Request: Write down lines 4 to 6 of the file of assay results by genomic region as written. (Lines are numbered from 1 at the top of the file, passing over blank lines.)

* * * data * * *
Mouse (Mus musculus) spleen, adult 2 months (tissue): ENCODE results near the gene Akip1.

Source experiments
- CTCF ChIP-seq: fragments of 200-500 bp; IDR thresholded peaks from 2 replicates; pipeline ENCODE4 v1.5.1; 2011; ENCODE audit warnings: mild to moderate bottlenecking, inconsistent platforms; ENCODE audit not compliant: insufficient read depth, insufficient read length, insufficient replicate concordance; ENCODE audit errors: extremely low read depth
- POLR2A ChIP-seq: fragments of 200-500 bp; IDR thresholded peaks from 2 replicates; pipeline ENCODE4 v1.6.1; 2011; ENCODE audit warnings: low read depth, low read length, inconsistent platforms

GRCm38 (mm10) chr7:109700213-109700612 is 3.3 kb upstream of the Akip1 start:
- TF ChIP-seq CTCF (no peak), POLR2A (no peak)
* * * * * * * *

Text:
- POLR2A ChIP-seq: fragments of 200-500 bp; IDR thresholded peaks from 2 replicates; pipeline ENCODE4 v1.6.1; 2011; ENCODE audit warnings: low read depth, low read length, inconsistent platforms

GRCm38 (mm10) chr7:109700213-109700612 is 3.3 kb upstream of the Akip1 start:
- TF ChIP-seq CTCF (no peak), POLR2A (no peak)